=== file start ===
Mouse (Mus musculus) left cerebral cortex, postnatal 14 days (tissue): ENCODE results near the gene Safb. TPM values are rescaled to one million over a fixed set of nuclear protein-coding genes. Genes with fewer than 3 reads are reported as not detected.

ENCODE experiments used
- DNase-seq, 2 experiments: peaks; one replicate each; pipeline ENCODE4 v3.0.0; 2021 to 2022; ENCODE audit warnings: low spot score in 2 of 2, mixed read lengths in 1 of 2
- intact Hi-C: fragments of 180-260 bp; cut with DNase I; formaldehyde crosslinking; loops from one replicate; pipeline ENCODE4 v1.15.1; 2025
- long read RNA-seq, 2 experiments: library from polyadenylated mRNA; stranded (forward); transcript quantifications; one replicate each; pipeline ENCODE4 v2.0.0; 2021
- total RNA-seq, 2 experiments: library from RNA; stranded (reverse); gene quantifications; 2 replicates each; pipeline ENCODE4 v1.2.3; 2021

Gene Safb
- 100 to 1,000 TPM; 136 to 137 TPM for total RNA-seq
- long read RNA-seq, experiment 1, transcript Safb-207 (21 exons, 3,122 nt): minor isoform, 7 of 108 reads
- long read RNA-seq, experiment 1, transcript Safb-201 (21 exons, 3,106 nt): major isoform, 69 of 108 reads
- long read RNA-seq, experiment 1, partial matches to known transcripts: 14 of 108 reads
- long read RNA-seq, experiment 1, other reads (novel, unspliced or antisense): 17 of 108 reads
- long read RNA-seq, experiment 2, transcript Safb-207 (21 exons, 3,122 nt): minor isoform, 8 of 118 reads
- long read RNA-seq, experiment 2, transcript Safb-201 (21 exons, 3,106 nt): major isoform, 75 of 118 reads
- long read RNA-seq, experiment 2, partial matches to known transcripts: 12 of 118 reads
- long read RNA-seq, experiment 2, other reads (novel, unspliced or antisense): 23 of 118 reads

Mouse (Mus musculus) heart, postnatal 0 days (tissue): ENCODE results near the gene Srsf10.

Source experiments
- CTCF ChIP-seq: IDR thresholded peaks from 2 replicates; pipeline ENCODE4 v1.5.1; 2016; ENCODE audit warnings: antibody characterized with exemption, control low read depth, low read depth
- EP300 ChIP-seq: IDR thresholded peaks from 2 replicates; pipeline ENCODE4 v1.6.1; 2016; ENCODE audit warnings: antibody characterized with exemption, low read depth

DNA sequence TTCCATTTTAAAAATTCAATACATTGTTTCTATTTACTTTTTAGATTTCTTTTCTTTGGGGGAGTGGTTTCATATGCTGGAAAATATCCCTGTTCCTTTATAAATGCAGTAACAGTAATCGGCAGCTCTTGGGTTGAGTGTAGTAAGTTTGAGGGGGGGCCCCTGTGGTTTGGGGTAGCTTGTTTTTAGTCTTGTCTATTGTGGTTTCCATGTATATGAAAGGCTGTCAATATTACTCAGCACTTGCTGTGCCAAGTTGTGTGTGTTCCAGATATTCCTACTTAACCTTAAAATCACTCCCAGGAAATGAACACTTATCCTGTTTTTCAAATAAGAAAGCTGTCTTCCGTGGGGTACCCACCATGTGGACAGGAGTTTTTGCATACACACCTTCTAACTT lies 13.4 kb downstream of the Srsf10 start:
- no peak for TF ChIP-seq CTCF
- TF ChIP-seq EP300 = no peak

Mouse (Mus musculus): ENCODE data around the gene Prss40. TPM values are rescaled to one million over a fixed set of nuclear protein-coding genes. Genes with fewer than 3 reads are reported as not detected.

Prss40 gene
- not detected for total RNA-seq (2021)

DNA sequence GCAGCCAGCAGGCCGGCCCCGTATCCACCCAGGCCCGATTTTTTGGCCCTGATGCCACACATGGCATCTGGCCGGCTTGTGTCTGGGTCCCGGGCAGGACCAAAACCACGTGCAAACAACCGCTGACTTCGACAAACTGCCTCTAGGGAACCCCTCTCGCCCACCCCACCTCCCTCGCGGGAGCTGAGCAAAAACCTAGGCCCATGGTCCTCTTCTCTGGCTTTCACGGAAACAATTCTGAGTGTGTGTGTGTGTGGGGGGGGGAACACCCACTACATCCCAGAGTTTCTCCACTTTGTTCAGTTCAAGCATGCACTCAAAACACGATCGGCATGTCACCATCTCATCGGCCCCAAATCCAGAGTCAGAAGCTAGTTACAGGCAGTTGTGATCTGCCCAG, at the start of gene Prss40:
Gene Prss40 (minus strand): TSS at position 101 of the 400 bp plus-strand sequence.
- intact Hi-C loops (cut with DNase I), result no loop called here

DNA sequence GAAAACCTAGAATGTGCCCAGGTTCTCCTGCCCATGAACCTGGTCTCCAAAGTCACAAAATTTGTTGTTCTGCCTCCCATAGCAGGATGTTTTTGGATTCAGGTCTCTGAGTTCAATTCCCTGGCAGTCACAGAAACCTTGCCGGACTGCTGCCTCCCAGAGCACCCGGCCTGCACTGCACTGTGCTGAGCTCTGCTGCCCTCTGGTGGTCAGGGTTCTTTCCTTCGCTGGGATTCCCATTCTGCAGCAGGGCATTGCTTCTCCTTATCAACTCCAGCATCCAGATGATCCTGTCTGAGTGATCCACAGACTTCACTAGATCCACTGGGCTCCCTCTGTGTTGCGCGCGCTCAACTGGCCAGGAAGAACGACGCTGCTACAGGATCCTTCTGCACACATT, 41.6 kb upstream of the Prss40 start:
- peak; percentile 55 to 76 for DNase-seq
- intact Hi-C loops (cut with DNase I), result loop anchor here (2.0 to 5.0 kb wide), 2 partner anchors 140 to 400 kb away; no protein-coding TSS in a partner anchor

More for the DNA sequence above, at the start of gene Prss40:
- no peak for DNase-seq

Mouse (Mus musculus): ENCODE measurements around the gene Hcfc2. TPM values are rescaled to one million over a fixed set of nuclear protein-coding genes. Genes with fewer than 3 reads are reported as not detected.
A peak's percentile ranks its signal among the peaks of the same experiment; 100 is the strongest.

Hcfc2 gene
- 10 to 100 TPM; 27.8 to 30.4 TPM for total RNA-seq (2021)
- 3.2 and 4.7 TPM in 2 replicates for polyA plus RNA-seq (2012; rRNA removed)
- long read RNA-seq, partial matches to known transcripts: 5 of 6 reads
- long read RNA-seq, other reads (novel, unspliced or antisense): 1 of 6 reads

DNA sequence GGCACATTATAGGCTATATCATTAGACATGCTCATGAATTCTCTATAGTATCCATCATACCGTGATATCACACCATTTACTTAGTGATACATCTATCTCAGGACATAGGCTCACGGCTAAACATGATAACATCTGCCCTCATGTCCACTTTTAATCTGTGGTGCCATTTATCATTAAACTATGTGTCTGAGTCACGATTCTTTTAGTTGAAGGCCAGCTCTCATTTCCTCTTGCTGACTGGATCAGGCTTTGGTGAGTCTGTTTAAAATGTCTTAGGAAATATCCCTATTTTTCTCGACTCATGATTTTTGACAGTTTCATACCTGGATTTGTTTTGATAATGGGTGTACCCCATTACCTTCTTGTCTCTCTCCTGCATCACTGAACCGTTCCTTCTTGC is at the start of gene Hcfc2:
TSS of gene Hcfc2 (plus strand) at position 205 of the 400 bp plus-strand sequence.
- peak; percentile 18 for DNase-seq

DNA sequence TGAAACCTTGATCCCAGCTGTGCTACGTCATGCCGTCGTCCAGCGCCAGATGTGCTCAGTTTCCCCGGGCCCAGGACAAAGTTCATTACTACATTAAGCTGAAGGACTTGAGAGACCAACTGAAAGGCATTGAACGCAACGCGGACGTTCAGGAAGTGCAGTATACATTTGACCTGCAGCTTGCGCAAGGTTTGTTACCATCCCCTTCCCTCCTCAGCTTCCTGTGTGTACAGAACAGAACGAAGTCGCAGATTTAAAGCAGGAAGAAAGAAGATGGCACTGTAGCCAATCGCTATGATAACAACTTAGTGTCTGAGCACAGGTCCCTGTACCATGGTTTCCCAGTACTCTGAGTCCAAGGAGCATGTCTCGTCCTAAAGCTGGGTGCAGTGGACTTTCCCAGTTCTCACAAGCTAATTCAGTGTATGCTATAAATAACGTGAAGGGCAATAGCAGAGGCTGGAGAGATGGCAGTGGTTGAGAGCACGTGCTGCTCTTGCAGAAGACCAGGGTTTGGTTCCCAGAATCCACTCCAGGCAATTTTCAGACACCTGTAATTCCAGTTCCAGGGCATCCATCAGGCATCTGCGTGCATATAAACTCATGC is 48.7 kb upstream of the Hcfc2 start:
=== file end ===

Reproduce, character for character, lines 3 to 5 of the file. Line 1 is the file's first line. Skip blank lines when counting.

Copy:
- DNase-seq, 2 experiments: peaks; one replicate each; pipeline ENCODE4 v3.0.0; 2021 to 2022; ENCODE audit warnings: low spot score in 2 of 2, mixed read lengths in 1 of 2
- intact Hi-C: fragments of 180-260 bp; cut with DNase I; formaldehyde crosslinking; loops from one replicate; pipeline ENCODE4 v1.15.1; 2025
- long read RNA-seq, 2 experiments: library from polyadenylated mRNA; stranded (forward); transcript quantifications; one replicate each; pipeline ENCODE4 v2.0.0; 2021